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Brain and spinal cord enclosed in bony coverings


nerve = bundle of axons in connective tissue

Sensory (afferent) divisions

Going to CNS

Motor (efferent) divisions

CNS to effectors that divides into the ANS and Somatic motor division

Sensory (afferent) neurons

Detect changes in body and external environment
Info transmitted into brain or spinal cord


Most abundant, bring info between afferent and motor, connect afferent and efferent

Motor (efferent) neuron

Sends signals out to muscles and gland cells

Excitability (irritability)

Ability to respond to changes in the body and external environment called stimuli
Respond electrically

Cell body

Perikaryon = soma
Single, central nucleus with large nucleolus, cytoskeleton of microtubules and neurofibrils


Projections for receiving signals


Arising from axon hillock for rapid conduction


Form myelin sheaths ONLY in CNS

Ependymal cells

produce CSF (cerebral spinal fluid)


(macrophages) formed from monocytes

Neuroglial Cells

support cells for neurons

Neuroglial tumor

Brain cancer


Most abundant glial cells
- contribute to Blood Brain Barrier (BBB) and regulate composition of brain tissue fluid


Cells make myelin in the PNS

Node of Ranvier

Gaps between myelin segments

Trigger Zone

Initial segment (area before 1st schwann cell) and axon hillock

Speed of Nerve Signals

Large, myelinated fibers > small, myelinated fibers > small, unmyelinated fibers

Regeneration of Peripheral Nerves

Occurs if soma and neurilemmal tube is intact

Types of Nerve Injury

1. Laceration
2. Evulsion - worst prognosis
3. Compression - Best prognosis

Resting Membrane Potentials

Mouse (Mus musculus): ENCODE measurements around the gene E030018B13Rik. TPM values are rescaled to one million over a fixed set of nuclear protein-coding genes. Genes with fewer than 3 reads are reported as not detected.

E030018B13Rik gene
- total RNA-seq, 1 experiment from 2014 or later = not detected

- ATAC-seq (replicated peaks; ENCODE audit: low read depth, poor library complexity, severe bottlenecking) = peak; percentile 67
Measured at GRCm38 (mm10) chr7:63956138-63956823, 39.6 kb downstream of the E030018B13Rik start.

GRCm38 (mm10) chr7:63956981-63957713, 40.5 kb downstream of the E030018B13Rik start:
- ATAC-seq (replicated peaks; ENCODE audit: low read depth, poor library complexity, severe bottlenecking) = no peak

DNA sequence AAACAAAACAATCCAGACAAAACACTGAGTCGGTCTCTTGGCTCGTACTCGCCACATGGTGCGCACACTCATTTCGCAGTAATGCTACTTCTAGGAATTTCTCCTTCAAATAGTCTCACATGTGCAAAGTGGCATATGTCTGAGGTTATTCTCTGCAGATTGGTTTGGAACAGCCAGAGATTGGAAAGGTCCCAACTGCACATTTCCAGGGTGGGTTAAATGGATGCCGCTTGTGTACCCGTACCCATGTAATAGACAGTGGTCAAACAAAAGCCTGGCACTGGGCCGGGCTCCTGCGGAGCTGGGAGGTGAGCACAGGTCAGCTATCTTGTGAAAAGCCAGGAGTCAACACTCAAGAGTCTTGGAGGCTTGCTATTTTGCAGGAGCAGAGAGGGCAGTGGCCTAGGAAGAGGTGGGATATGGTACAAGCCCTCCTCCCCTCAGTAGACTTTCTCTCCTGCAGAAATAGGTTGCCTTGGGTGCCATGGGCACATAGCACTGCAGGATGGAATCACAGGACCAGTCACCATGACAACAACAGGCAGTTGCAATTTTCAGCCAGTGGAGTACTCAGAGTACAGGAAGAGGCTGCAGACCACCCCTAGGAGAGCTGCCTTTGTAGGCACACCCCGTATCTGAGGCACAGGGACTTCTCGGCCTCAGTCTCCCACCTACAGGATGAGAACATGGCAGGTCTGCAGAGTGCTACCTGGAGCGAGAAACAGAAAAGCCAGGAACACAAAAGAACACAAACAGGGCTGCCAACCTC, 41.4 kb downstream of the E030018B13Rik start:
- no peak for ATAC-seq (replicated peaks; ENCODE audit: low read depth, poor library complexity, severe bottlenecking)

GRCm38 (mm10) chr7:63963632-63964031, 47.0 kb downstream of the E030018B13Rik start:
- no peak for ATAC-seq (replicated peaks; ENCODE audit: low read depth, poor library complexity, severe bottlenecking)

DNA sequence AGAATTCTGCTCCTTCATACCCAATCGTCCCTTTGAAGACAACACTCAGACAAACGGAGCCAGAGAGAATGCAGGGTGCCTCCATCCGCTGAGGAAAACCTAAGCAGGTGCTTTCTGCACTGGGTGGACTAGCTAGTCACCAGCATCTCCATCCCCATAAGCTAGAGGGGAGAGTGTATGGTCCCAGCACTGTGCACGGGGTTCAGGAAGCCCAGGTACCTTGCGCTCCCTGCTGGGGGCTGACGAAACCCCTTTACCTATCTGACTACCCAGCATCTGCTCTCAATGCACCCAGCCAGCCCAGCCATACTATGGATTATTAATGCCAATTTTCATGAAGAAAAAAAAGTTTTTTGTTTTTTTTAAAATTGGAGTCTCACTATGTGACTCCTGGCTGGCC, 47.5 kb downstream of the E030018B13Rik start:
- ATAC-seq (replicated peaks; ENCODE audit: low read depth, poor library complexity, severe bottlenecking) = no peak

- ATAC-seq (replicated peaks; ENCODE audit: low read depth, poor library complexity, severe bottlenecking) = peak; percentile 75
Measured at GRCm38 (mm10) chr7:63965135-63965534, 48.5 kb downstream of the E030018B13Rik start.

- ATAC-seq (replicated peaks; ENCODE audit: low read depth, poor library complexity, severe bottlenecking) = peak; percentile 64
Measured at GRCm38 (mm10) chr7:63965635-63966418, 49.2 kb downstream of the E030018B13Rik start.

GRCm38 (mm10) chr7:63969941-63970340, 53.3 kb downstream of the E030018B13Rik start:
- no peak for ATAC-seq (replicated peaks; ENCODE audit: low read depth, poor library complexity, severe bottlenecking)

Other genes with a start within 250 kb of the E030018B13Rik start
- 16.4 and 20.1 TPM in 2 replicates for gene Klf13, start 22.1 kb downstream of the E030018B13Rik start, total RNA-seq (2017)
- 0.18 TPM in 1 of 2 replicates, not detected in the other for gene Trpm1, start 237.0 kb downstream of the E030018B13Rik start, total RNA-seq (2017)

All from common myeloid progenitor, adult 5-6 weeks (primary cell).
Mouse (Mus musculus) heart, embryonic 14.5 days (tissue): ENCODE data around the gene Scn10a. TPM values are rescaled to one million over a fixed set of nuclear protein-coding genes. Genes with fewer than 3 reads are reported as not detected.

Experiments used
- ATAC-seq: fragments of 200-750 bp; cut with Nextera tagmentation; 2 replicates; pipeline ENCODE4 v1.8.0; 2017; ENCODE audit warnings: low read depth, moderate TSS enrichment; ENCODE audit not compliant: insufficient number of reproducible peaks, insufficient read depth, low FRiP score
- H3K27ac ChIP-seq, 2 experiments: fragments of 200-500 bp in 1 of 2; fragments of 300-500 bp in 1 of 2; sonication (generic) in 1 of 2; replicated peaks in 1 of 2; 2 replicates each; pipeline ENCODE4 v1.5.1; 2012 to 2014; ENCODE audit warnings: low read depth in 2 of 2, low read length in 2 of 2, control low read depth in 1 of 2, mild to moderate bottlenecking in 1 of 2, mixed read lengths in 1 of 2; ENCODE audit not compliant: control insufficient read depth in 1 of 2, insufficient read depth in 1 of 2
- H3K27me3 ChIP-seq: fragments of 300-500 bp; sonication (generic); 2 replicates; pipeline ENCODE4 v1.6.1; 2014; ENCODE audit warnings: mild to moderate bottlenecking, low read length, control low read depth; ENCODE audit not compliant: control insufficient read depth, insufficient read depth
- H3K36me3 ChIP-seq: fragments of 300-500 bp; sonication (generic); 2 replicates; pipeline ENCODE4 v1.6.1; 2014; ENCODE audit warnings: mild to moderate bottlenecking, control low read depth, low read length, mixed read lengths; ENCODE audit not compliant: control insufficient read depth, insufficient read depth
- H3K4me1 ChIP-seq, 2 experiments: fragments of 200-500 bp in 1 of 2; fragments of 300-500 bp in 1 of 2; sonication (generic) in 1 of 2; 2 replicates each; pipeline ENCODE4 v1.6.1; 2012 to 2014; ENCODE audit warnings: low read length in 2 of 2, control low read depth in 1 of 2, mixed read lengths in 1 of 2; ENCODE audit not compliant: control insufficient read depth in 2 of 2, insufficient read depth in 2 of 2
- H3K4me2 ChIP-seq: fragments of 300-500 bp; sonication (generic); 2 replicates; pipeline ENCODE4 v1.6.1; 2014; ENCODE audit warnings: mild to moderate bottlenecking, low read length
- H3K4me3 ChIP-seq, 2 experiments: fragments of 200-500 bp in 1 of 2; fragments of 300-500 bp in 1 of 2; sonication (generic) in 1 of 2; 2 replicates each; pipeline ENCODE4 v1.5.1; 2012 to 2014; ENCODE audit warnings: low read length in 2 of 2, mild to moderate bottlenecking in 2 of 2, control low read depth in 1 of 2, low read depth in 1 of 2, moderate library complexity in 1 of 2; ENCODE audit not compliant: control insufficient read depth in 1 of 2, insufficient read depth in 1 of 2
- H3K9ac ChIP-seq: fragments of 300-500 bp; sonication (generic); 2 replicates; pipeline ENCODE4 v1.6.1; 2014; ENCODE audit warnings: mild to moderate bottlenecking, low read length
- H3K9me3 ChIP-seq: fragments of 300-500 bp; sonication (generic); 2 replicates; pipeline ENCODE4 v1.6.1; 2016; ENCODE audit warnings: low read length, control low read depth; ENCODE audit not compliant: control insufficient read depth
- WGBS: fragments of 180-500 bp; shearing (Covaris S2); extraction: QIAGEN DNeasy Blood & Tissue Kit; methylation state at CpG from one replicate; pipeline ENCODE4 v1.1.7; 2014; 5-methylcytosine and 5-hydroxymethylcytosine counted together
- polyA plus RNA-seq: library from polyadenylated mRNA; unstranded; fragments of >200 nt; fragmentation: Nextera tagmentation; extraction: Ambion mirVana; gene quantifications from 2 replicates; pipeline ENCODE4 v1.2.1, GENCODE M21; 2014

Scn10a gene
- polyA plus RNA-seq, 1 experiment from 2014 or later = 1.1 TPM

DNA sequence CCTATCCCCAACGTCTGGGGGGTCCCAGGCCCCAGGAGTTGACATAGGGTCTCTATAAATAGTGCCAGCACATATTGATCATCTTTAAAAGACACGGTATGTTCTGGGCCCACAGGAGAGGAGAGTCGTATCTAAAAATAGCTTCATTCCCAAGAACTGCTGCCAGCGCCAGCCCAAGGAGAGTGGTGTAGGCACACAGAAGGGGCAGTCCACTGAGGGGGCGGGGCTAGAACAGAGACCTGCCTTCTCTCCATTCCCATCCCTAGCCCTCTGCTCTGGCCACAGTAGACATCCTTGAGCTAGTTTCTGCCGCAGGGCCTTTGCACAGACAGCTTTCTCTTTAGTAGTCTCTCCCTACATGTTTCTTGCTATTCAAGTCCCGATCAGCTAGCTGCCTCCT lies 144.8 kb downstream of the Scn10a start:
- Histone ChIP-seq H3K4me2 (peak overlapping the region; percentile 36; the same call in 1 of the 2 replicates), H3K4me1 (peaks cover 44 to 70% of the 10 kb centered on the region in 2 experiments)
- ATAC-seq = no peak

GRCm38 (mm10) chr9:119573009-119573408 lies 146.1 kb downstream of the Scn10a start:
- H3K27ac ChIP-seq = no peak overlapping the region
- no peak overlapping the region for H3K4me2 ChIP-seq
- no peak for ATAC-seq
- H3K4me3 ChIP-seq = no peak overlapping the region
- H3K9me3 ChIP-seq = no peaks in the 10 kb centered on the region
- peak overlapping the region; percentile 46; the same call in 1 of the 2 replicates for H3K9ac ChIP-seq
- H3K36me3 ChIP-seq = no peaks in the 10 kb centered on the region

~-70mV inside the cell comparing to outside the cell
- electrolytes such as Na+ and K+ pump in/out to maintain the equilibrium

Local Potentials

1. Occurs on a part of the neuron when that part has been stimulated
2. They are graded and decremental (it gets weaker as spread out more)
3. Reversible, work like a dimer

Action Potentials

Electrical information found on axon, only be found within an axon and it will only occur if that trigger zone said it should occur

Characteristics of AP

1. All-or-nothing
2. Always be the same, if it occurs, it occurs all the way
like a light switch
3. Irreversible

Absolute Refractory period

Axon cannot have another action potential

Relative Refractory period

Action potential/axon can make another action potential, but the stimulus for that to occur has to be greater than normal

Purpose of Refractory Period

Preventing back-fire of the conduction, so the electrical msg only go down one direction

Saltatory Conduction

Myelinated fibers insulate the fibers, make the skips down, only the nodes of Ranvier conduct down

Neuron use other chemicals as neurotransmitters

Amino acid neurotransmitters

Excitatory postsynaptic potentials neurotransmitters

Glutamate and Asparate
Increase the mV

Inhibitory postsynaptic potentials

GABA and Glycine
Decrease the mV

Temporal Summation

Single synapse receives many ESPS's in short time

Spatial Summation

Single synapse receives many EPSP's from many cells

Converging circuit

Taking msg from a whole lot different nerve cells and stimulate the axon hillock

Diverging circuit

Same nerve cells spreads out to many different nerves

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